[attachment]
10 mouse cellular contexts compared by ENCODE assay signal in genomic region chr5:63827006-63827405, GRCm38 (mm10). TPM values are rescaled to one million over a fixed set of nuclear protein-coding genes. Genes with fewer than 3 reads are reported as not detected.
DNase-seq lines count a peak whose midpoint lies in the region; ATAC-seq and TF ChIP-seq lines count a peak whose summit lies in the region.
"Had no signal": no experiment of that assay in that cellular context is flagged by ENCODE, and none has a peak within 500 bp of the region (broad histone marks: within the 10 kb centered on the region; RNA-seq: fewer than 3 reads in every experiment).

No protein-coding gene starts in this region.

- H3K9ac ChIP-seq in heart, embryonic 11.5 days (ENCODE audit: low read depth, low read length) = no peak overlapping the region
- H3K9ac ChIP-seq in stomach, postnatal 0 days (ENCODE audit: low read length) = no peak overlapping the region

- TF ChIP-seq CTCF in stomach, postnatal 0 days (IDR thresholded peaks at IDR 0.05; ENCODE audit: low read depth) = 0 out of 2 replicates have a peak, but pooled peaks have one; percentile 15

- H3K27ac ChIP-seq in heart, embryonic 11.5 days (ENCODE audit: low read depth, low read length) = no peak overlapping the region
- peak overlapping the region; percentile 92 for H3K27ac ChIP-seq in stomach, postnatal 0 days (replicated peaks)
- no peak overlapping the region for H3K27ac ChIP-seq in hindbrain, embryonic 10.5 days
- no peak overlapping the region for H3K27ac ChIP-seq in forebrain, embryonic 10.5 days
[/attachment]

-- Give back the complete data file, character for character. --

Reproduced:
10 mouse cellular contexts compared by ENCODE assay signal in genomic region chr5:63827006-63827405, GRCm38 (mm10). TPM values are rescaled to one million over a fixed set of nuclear protein-coding genes. Genes with fewer than 3 reads are reported as not detected.
DNase-seq lines count a peak whose midpoint lies in the region; ATAC-seq and TF ChIP-seq lines count a peak whose summit lies in the region.
"Had no signal": no experiment of that assay in that cellular context is flagged by ENCODE, and none has a peak within 500 bp of the region (broad histone marks: within the 10 kb centered on the region; RNA-seq: fewer than 3 reads in every experiment).

No protein-coding gene starts in this region.

- H3K9ac ChIP-seq in heart, embryonic 11.5 days (ENCODE audit: low read depth, low read length) = no peak overlapping the region
- H3K9ac ChIP-seq in stomach, postnatal 0 days (ENCODE audit: low read length) = no peak overlapping the region

- TF ChIP-seq CTCF in stomach, postnatal 0 days (IDR thresholded peaks at IDR 0.05; ENCODE audit: low read depth) = 0 out of 2 replicates have a peak, but pooled peaks have one; percentile 15

- H3K27ac ChIP-seq in heart, embryonic 11.5 days (ENCODE audit: low read depth, low read length) = no peak overlapping the region
- peak overlapping the region; percentile 92 for H3K27ac ChIP-seq in stomach, postnatal 0 days (replicated peaks)
- no peak overlapping the region for H3K27ac ChIP-seq in hindbrain, embryonic 10.5 days
- no peak overlapping the region for H3K27ac ChIP-seq in forebrain, embryonic 10.5 days